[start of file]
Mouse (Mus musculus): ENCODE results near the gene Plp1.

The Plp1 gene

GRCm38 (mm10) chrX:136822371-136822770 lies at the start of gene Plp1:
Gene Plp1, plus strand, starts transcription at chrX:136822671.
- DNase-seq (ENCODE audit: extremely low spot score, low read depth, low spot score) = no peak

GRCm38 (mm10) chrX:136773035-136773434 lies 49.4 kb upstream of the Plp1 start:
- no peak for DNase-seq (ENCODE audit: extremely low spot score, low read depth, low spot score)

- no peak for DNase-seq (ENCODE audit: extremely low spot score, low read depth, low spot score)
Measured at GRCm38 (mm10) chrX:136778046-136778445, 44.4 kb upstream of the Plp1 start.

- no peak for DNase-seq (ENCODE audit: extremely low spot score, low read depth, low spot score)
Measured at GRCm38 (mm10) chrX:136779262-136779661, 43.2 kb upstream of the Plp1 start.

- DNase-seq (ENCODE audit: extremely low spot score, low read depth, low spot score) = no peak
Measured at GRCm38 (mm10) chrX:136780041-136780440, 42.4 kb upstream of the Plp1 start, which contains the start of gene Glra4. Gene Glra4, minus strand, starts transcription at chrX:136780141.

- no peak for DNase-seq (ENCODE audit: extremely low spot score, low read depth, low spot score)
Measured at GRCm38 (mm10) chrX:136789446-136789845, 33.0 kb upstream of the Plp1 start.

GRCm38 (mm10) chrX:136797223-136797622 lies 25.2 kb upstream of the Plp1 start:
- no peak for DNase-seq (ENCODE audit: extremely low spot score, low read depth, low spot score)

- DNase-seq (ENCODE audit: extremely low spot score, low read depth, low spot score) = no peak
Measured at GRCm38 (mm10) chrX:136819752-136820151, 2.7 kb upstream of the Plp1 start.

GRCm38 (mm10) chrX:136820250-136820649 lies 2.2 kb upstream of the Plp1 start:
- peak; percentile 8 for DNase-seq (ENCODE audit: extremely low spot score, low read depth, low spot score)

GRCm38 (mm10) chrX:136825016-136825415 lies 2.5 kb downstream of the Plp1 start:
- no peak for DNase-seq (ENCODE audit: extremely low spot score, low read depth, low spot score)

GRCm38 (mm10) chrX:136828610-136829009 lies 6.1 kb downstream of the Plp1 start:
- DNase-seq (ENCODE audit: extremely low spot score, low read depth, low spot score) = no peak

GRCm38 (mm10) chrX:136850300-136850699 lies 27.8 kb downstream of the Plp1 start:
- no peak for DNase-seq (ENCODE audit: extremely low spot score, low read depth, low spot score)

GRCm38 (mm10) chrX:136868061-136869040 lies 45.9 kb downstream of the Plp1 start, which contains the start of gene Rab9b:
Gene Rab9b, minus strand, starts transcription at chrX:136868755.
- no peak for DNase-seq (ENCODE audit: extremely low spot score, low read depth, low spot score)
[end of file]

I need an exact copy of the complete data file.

Mouse (Mus musculus): ENCODE results near the gene Plp1.

The Plp1 gene

GRCm38 (mm10) chrX:136822371-136822770 lies at the start of gene Plp1:
Gene Plp1, plus strand, starts transcription at chrX:136822671.
- DNase-seq (ENCODE audit: extremely low spot score, low read depth, low spot score) = no peak

GRCm38 (mm10) chrX:136773035-136773434 lies 49.4 kb upstream of the Plp1 start:
- no peak for DNase-seq (ENCODE audit: extremely low spot score, low read depth, low spot score)

- no peak for DNase-seq (ENCODE audit: extremely low spot score, low read depth, low spot score)
Measured at GRCm38 (mm10) chrX:136778046-136778445, 44.4 kb upstream of the Plp1 start.

- no peak for DNase-seq (ENCODE audit: extremely low spot score, low read depth, low spot score)
Measured at GRCm38 (mm10) chrX:136779262-136779661, 43.2 kb upstream of the Plp1 start.

- DNase-seq (ENCODE audit: extremely low spot score, low read depth, low spot score) = no peak
Measured at GRCm38 (mm10) chrX:136780041-136780440, 42.4 kb upstream of the Plp1 start, which contains the start of gene Glra4. Gene Glra4, minus strand, starts transcription at chrX:136780141.

- no peak for DNase-seq (ENCODE audit: extremely low spot score, low read depth, low spot score)
Measured at GRCm38 (mm10) chrX:136789446-136789845, 33.0 kb upstream of the Plp1 start.

GRCm38 (mm10) chrX:136797223-136797622 lies 25.2 kb upstream of the Plp1 start:
- no peak for DNase-seq (ENCODE audit: extremely low spot score, low read depth, low spot score)

- DNase-seq (ENCODE audit: extremely low spot score, low read depth, low spot score) = no peak
Measured at GRCm38 (mm10) chrX:136819752-136820151, 2.7 kb upstream of the Plp1 start.

GRCm38 (mm10) chrX:136820250-136820649 lies 2.2 kb upstream of the Plp1 start:
- peak; percentile 8 for DNase-seq (ENCODE audit: extremely low spot score, low read depth, low spot score)

GRCm38 (mm10) chrX:136825016-136825415 lies 2.5 kb downstream of the Plp1 start:
- no peak for DNase-seq (ENCODE audit: extremely low spot score, low read depth, low spot score)

GRCm38 (mm10) chrX:136828610-136829009 lies 6.1 kb downstream of the Plp1 start:
- DNase-seq (ENCODE audit: extremely low spot score, low read depth, low spot score) = no peak

GRCm38 (mm10) chrX:136850300-136850699 lies 27.8 kb downstream of the Plp1 start:
- no peak for DNase-seq (ENCODE audit: extremely low spot score, low read depth, low spot score)

GRCm38 (mm10) chrX:136868061-136869040 lies 45.9 kb downstream of the Plp1 start, which contains the start of gene Rab9b:
Gene Rab9b, minus strand, starts transcription at chrX:136868755.
- no peak for DNase-seq (ENCODE audit: extremely low spot score, low read depth, low spot score)